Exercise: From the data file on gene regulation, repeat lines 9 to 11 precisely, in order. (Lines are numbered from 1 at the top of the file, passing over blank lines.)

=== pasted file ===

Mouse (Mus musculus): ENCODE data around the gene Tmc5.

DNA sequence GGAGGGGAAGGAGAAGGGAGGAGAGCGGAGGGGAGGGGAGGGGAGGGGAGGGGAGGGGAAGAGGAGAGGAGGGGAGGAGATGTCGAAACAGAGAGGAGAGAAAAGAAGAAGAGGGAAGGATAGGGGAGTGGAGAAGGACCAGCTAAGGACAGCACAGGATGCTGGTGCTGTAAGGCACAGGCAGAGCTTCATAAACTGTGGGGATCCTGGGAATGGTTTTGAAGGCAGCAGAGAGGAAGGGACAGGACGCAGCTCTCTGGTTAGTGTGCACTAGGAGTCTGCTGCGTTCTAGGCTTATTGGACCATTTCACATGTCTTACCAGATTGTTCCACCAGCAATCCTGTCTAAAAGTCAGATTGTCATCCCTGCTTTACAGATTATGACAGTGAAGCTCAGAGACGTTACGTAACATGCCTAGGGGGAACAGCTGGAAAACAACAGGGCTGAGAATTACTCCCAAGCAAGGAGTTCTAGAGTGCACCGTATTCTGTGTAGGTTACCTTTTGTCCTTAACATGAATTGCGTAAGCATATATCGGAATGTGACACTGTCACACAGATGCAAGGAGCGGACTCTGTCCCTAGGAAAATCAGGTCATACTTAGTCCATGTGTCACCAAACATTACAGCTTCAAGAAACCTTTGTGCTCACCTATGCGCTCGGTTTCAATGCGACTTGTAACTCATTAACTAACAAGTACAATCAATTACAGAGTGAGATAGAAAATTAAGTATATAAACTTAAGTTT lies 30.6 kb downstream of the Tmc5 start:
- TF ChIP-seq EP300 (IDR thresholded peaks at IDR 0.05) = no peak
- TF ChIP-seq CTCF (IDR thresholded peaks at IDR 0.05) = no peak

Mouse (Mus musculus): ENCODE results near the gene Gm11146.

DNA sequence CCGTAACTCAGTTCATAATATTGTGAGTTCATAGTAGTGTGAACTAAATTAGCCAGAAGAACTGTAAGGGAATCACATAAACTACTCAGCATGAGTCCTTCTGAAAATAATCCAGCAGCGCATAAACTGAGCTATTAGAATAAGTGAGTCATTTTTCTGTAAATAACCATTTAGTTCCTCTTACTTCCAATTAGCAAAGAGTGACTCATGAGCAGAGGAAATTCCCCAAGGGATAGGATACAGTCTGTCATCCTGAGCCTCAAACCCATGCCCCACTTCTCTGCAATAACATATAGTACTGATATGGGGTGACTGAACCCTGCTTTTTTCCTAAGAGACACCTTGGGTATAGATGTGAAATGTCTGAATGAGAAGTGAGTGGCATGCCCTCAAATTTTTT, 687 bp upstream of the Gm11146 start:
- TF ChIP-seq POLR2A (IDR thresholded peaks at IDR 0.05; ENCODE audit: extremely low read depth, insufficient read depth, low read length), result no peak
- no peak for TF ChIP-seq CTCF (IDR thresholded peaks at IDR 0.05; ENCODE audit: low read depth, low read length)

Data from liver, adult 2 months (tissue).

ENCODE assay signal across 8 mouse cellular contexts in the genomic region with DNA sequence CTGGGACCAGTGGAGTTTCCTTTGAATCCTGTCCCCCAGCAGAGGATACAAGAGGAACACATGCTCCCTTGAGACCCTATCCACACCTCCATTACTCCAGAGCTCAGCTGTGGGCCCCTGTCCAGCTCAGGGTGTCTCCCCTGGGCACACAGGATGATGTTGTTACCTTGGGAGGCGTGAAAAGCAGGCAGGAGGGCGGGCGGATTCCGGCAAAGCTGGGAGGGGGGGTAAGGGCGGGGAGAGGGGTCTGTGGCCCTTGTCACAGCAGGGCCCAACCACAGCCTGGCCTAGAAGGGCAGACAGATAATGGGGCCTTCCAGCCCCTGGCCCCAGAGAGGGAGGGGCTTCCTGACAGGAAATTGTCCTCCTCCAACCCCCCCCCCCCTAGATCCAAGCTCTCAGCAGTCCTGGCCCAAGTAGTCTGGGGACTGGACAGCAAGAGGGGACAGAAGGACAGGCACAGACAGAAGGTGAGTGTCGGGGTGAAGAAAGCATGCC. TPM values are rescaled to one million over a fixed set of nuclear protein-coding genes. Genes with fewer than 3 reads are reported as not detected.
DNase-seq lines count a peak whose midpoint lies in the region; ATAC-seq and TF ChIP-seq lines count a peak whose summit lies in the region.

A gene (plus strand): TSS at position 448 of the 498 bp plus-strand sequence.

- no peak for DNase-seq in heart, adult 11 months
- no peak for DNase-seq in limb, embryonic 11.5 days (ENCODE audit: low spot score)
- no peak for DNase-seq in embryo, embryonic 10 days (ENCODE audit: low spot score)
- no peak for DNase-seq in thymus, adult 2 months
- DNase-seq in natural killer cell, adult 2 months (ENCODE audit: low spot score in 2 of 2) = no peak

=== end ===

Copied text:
Data from liver, adult 2 months (tissue).

ENCODE assay signal across 8 mouse cellular contexts in the genomic region with DNA sequence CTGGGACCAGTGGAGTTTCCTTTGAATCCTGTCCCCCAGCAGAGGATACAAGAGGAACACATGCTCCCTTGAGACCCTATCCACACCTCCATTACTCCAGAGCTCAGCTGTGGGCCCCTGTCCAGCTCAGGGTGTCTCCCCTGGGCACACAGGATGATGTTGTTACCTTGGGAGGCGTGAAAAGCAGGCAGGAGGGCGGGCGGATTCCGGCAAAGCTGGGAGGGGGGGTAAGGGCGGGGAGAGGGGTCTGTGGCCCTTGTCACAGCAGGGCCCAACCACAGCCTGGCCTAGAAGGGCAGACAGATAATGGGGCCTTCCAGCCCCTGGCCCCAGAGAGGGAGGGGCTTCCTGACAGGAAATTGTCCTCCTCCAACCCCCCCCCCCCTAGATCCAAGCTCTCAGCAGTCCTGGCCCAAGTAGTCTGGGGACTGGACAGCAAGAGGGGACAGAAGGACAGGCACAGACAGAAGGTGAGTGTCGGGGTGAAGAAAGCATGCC. TPM values are rescaled to one million over a fixed set of nuclear protein-coding genes. Genes with fewer than 3 reads are reported as not detected.
DNase-seq lines count a peak whose midpoint lies in the region; ATAC-seq and TF ChIP-seq lines count a peak whose summit lies in the region.